Executive Director of Neighborhood Health Source, Steve Knutson, said “our providers have often said, ‘I wish I could just walk patients down to an exercise facility, or an adult day center to show them what it’s like. We send them armed with information and hope they follow up. Now we can make that handoff.”
Knutson said, particularly at the Central clinic in Northeast, they note the effects of loneliness and isolation, the impact it has on overall health care. People over age 50 can arrange appointments through centralized scheduling at 612-588-9411. The new Heritage Seniors Clinic will start seeing patients March 12; there are four exam rooms.
“It is going to be just for people age 50 and over. We won’t be doing well-child or maternity care. However, we will be sensitive to grandparents taking care of grandkids,” Knutson said.
The YMCA of the Greater Twin Cities will offer specific exercise courses, with nationally certified trainers assisting older adults “with life-enriching exercise programs and fostering greater independence and self-reliance,” the news release states.
Jamal Riley, program executive for the YMCA at Heritage Park was on-site as exercise equipment arrived. He called the center a “great opportunity to work together” in a premiere facility that “is a pioneer, maybe other cities will follow this as a model of health, wellness, and engagement.”
Bob Boyd, who did much of the complicated grant-seeking that went into the facility, and Evelyn LaRue, Director of the Heritage Park Senior Services Center, said community members as well as agencies were consulted in the planning. Seniors provided opinions through focus groups. The reception and feedback has been very positive, Boyd, LaRue and Riley all commented. This community is not used to this level of attention and quality facilities for seniors, they said.
When the Y had let go of its “Silver Sneakers” program in order to turn the West Broadway Y into a youth facility, “it left a huge void,” Boyd said. Riley said the Silver Sneakers and many fitness, wellness, and diabetes prevention classes will be available at the new facility. The Y will start selling memberships March 12 and open their facilities for use March 19. While memberships cost $35 per month, they will be having a discount promotion, and often health insurance will pay part of a fitness membership.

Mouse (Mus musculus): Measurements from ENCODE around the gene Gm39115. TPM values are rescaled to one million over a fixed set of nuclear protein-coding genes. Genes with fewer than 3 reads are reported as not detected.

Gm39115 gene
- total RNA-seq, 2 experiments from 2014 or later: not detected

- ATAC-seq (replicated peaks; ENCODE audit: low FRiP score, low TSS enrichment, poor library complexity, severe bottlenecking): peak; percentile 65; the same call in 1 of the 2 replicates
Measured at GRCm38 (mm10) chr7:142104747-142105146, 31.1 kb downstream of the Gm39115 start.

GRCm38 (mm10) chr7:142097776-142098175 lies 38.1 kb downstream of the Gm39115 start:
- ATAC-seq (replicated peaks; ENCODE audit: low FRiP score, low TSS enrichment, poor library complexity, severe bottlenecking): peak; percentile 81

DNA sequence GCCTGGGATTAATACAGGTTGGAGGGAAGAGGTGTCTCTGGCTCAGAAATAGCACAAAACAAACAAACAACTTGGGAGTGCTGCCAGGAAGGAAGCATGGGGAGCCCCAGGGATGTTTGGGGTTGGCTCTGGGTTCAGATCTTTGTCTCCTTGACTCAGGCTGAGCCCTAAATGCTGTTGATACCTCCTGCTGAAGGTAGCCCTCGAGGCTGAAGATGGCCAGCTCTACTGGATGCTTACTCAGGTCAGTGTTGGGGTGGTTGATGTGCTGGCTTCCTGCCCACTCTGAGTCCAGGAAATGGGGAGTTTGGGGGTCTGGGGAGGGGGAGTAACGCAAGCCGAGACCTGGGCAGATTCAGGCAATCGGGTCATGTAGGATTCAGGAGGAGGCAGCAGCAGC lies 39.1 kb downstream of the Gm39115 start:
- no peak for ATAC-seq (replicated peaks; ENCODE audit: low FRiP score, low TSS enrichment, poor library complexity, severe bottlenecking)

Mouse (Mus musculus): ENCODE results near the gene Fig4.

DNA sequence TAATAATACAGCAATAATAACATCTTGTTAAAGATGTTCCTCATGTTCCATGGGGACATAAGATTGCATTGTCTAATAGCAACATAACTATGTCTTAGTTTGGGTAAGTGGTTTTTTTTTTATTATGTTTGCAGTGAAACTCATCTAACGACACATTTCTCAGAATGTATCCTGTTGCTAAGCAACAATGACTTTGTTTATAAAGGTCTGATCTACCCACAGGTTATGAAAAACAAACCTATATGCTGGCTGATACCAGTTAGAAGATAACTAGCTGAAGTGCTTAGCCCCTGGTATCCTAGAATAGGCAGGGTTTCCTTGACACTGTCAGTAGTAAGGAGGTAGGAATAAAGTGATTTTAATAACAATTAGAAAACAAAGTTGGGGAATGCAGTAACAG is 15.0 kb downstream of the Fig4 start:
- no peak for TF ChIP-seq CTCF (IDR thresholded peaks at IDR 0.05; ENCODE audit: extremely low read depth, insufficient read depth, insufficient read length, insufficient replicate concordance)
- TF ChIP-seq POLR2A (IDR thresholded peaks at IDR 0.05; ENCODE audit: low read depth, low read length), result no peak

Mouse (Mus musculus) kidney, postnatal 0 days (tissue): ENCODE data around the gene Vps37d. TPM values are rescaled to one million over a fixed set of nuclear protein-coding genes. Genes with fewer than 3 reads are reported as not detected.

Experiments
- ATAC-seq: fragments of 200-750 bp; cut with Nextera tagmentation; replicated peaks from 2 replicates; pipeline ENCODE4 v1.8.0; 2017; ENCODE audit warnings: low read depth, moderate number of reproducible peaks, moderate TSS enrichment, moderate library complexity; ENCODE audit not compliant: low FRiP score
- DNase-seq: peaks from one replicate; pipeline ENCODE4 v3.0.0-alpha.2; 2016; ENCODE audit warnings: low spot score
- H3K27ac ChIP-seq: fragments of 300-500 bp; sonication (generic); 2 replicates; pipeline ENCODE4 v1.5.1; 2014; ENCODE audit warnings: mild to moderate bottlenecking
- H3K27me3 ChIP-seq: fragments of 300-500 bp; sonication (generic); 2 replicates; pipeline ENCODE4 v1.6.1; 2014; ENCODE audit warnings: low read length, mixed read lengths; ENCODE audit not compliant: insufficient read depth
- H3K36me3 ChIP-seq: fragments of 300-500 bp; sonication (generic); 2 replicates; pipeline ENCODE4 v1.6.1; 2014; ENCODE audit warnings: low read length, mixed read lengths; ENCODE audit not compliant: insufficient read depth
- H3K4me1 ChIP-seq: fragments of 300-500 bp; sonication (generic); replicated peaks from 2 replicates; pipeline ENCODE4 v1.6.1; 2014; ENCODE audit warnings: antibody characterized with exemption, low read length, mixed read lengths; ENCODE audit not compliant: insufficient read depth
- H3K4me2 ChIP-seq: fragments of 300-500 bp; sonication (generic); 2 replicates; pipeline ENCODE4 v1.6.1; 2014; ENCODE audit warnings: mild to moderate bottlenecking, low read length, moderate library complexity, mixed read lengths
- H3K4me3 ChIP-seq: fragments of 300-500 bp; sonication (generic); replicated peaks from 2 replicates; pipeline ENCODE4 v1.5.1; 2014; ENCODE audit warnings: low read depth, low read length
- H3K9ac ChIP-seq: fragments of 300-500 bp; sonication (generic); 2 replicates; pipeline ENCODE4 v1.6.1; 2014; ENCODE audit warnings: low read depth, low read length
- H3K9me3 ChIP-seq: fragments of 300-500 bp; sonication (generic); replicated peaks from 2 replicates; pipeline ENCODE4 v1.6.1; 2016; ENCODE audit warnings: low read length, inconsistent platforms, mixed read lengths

“In addition to providing management and services at Thomas T. Feeney Manor, Augustana Care will also bring its award-winning Augustana Open Circle adult day program to the senior services center,” the news release continues. “The Minneapolis Highrise Representative Council, a citywide independent public housing highrise tenant organization, is locating their offices at the Heritage Park Senior Services Center. The council represents 5,000 households in forty-one highrises.”
McCorvey shared her thoughts regarding this unique environment for elders. “It is an honor to join with distinguished partners and give the gift of dignity to some of the most vulnerable in our community. Our goal is to provide a place of both community and safety for our elders to gather. We also seek to create a home for those who are at risk of losing theirs. MPHA’s Senior Campus provides an opportunity for us to respond, not just to the needs, but to the aspirations of seniors.”
The Heritage Park Senior Services Center and Thomas T. Feeney Manor are funded by American Recovery and Reinvestment Act (ARRA) funds competitively awarded by the Department of Housing and Urban Development (HUD). Infrastructure and environmental funds came through the City of Minneapolis, Hennepin County, Metropolitan Council and the State of Minnesota. The senior center also received more than $4 million in New Market Tax Credits.
Both Feeney Manor and the senior services center incorporate numerous environmentally-friendly or “green” technologies. To see a digital tour, go to www.youtube.com/ watch?v=xv-FH_CET6k. For more information, call Bob Boyd at 612-342-1437 or Mary Abrahamson, MPHA information and website coordinator, at 612-342-1401.
Jamal Riley, above, is program executive for the YMCA at the new facility. The assisted living apartment shown at right is typical at Thomas T. Feeney Manor, with a separate bedroom and handicapped-accessible bath with roll-in shower. In memory care units, stoves can be disabled if they pose a danger.
The building address is 901 Fourth Ave. N., there is a parking lot on the south edge of the building. The facility has a huge meeting/dining room, available for events, and even a grand staircase and fountain worthy of wedding photos.